The Israeli Marine Innovation Association (MIA) is asking sailors and boaters to share a photo of themselves waving the yellow Q flag, or simply something yellow, to social media with the hashtag #YELLOWFORSAILING as a message of hope for ocean lovers around the world.
Originally meant to signify that a vessel was marked as having an infectious disease and therefore anybody aboard was in isolation for 40 days, the earliest known flying of the Q flag was in the early 18th century. However in today’s international maritime signal flags, the yellow Q flag symbolises that “my ship is healthy, I’m ready for inspection and I require the free practice”.
Speaking to Rhea Rouw on Yachting International Radio, Sophia Avnilov from the MIA explained that the challenge has now gone viral across social media, which all started with the association's CEO sharing a picture of himself waving a yellow towel on his apartment’s balcony saying: “I’m going to sail again.”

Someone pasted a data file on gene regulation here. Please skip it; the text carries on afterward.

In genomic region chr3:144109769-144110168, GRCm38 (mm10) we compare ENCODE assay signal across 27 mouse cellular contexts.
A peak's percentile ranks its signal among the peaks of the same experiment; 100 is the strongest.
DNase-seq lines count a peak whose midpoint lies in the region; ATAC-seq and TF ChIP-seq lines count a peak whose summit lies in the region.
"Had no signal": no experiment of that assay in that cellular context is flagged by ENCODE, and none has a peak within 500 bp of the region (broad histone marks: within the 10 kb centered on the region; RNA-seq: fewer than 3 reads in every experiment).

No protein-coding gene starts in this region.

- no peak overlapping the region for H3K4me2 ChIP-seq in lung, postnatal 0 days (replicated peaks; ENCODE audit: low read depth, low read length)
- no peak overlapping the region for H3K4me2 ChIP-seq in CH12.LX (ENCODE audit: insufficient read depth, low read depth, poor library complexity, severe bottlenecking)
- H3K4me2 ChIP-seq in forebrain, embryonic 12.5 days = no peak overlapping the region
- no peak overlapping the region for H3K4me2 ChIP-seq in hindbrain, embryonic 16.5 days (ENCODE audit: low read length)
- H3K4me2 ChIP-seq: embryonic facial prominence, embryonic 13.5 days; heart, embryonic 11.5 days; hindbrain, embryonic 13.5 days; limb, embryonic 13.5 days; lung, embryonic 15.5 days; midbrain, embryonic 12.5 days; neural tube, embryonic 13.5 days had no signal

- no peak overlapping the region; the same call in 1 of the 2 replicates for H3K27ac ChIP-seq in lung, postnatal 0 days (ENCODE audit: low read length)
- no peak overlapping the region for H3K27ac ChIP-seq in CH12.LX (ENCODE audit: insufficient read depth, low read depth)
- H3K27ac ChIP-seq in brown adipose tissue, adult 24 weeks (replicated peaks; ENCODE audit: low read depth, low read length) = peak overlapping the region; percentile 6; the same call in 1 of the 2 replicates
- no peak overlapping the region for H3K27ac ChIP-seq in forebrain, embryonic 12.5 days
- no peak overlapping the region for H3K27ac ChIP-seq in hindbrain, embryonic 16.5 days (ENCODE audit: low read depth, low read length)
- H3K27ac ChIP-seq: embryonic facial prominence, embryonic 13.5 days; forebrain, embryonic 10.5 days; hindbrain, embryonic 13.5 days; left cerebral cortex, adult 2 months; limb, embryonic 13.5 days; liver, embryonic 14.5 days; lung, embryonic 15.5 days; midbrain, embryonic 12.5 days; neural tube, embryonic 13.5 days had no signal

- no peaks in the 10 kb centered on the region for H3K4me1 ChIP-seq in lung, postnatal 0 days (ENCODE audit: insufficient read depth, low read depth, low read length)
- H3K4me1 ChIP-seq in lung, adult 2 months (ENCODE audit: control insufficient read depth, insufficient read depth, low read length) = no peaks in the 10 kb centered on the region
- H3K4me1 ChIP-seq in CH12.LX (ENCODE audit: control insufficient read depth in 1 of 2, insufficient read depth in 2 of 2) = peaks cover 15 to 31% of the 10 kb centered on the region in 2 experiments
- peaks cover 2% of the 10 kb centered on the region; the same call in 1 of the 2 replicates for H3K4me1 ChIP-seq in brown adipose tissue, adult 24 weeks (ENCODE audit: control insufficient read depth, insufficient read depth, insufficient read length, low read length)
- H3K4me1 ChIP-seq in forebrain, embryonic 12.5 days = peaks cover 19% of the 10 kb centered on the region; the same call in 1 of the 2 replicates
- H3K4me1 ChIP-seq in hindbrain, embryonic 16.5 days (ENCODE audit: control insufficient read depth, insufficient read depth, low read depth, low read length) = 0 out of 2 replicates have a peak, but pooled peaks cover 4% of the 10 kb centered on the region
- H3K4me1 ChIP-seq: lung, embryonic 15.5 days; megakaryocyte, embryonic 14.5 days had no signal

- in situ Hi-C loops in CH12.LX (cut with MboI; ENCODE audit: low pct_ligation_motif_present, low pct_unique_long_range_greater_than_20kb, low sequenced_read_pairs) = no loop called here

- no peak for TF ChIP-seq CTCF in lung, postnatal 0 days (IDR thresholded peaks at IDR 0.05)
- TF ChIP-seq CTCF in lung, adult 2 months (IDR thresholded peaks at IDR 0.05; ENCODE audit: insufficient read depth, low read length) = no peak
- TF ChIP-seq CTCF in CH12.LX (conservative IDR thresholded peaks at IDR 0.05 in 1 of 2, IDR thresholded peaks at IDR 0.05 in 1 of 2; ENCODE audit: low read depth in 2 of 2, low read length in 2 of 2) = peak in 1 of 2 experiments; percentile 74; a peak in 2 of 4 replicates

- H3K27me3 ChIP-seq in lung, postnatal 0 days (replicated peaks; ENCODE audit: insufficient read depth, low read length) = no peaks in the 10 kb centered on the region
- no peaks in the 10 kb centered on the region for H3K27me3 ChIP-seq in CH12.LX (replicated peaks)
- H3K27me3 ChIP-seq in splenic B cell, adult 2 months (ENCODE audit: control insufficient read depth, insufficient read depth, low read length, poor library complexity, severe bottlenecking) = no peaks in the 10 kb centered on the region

“The maritime industry has been around for centuries and has dealt with pandemics and plagues before,” she explains. “That’s why we have the Q flag, because the industry knows how to deal with them and is more familiar with them than the aviation industry, for example.”
“I want not just the industry leaders to participate in this challenge, but everyone who loves the sea, who loves sailing, who loves the beach. I want to connect and unite everyone who shares a passion for the sea,” she adds. “Raise your yellow flags for hope and optimism.”
The challenge has become a message of hope that says we are going to come out the other side of the pandemic, perhaps even better than before. “There is so much fear and anxiety right now, so we wanted to spread some positivity,” enthuses Sophia. “Express your love and longing for the sea, your support in global health for all living beings and the hope for a better future!”
“We will come back as a stronger more connected industry doing better things together,” concludes Rhea.
Watch the full interview below:Avant d'accéder à YouTube